Review: “From Here To Eternity”, Caitlin Doughty

I loved Caitlin’s first book, Smoke Gets In Your Eyes, so I was mega excited to get my hands on her second. From Here To Eternity: Travelling The World To Find The Good Death recounts her adventures around the world, exploring the mourning rituals and funerary practices of a range of cultures.

I’m a big fan of Caitlin’s YouTube channel Ask A Mortician, so I couldn’t help but hear her voice in my head while I was reading. She writes the way she speaks and it’s full of her personality. She’s really funny and engaging. The illustrations by Landis Blair are beautiful; they’re so evocative and, at the risk of sounding like I’m twelve years old, cool.

Caitlin’s advocacy for better public understanding of death, more transparency in the funeral industry and greater family involvement in funerals is fantastic and a very worthwhile cause. Although she’s lighthearted in the way she writes and in the way she presents her work on her YouTube channel, I found From Here To Eternity moving, particularly the chapter about the Ruriden columbarium in Japan. A columbarium is a space where urns can be kept in niches in the walls (example here). At the Koukokuji Temple in Tokyo, cremated remains are represented by small LED Buddha statues. They glow blue, but when mourners visit their loved ones’ resting place and enter the deceased person’s details, the Buddha which corresponds to their loved one glows white. Caitlin discusses the project with the monk who presides over the columbarium, and I was touched by his desire to memorialise those who had no-one to tend to their graves.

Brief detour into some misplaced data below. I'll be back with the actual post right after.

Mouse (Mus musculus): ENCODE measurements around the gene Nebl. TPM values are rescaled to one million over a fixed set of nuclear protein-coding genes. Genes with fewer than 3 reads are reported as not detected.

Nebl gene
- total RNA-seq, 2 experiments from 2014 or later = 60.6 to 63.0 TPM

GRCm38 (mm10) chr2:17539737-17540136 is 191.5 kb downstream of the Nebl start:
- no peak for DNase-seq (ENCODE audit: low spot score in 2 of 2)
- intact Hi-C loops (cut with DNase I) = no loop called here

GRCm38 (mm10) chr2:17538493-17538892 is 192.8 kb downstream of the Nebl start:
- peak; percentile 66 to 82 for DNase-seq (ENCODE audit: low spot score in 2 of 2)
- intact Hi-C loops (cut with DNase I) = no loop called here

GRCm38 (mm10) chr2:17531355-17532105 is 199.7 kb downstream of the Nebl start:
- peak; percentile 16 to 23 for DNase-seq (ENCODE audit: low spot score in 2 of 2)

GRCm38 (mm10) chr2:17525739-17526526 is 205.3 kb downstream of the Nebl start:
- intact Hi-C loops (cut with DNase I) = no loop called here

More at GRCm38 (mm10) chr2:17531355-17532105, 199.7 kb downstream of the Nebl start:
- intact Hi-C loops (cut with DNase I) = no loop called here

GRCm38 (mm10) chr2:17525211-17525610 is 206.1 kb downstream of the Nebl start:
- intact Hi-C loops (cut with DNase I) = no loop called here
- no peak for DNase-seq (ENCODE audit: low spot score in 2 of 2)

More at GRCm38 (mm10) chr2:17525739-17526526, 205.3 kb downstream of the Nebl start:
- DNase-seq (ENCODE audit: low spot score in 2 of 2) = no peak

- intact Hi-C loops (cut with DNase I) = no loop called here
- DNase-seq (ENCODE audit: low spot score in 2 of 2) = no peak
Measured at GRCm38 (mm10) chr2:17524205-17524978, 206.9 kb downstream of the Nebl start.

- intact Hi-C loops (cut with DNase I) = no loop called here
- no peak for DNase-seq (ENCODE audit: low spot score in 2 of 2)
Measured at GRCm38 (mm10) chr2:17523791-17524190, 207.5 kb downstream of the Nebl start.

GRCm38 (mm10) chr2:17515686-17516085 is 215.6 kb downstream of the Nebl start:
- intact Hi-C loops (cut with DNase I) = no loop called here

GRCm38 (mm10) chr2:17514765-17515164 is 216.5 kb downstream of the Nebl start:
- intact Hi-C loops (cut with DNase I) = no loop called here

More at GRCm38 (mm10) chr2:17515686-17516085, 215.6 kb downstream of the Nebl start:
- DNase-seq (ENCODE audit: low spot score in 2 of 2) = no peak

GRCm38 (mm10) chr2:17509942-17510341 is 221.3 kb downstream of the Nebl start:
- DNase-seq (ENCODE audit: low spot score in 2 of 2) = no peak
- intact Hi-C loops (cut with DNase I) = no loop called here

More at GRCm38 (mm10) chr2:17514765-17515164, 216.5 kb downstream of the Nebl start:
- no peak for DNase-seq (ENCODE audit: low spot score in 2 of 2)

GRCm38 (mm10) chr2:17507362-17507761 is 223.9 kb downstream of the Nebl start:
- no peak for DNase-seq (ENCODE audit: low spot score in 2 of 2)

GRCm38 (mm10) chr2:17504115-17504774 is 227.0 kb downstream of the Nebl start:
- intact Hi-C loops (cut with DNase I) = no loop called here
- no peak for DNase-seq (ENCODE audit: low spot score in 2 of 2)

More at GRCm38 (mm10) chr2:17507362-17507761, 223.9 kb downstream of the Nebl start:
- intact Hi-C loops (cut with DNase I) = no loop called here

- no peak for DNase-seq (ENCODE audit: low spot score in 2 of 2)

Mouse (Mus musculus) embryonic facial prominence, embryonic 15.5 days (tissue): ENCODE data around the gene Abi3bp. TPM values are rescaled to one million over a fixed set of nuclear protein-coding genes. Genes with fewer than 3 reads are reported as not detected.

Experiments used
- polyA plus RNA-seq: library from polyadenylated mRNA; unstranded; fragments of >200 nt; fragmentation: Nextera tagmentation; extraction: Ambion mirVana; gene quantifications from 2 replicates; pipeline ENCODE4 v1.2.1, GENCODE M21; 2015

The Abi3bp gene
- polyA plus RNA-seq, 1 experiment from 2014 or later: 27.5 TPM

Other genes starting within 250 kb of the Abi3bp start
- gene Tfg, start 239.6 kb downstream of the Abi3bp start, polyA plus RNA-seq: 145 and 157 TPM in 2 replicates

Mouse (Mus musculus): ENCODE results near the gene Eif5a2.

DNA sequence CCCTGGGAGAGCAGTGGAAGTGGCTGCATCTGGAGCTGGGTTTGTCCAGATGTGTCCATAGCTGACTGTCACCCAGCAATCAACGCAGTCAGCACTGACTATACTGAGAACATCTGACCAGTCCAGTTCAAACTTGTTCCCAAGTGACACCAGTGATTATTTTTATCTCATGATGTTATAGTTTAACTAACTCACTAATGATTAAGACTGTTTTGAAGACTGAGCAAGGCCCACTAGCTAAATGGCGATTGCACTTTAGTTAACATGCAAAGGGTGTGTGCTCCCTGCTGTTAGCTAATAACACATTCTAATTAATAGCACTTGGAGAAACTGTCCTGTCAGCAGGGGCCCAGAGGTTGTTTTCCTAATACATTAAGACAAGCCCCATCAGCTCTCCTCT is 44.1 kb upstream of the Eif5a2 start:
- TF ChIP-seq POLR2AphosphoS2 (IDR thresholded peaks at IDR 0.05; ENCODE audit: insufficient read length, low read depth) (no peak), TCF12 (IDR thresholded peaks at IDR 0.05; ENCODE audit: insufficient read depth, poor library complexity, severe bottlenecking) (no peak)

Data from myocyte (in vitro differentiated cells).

A couple of reviews I read were critical of the fact that three of the eight chapters (not including the introduction and epilogue) dealt with death rituals within the United States. I don’t quite understand that critique, if I’m honest. I personally felt that they were each sufficiently unique and interesting – for example, the first chapter documents Caitlin’s visit to a cremation at America’s only open-air pyre in Colorado and the other two America-based chapters deal with a so-called “body farm” and natural burial.

It’s a relatively quick read (perhaps that’s just because of the pace at which I devoured it, haha!) but thought-provoking and insightful nonetheless.

Links

Caitlin’s website (x)

Order of the Good Death (x)

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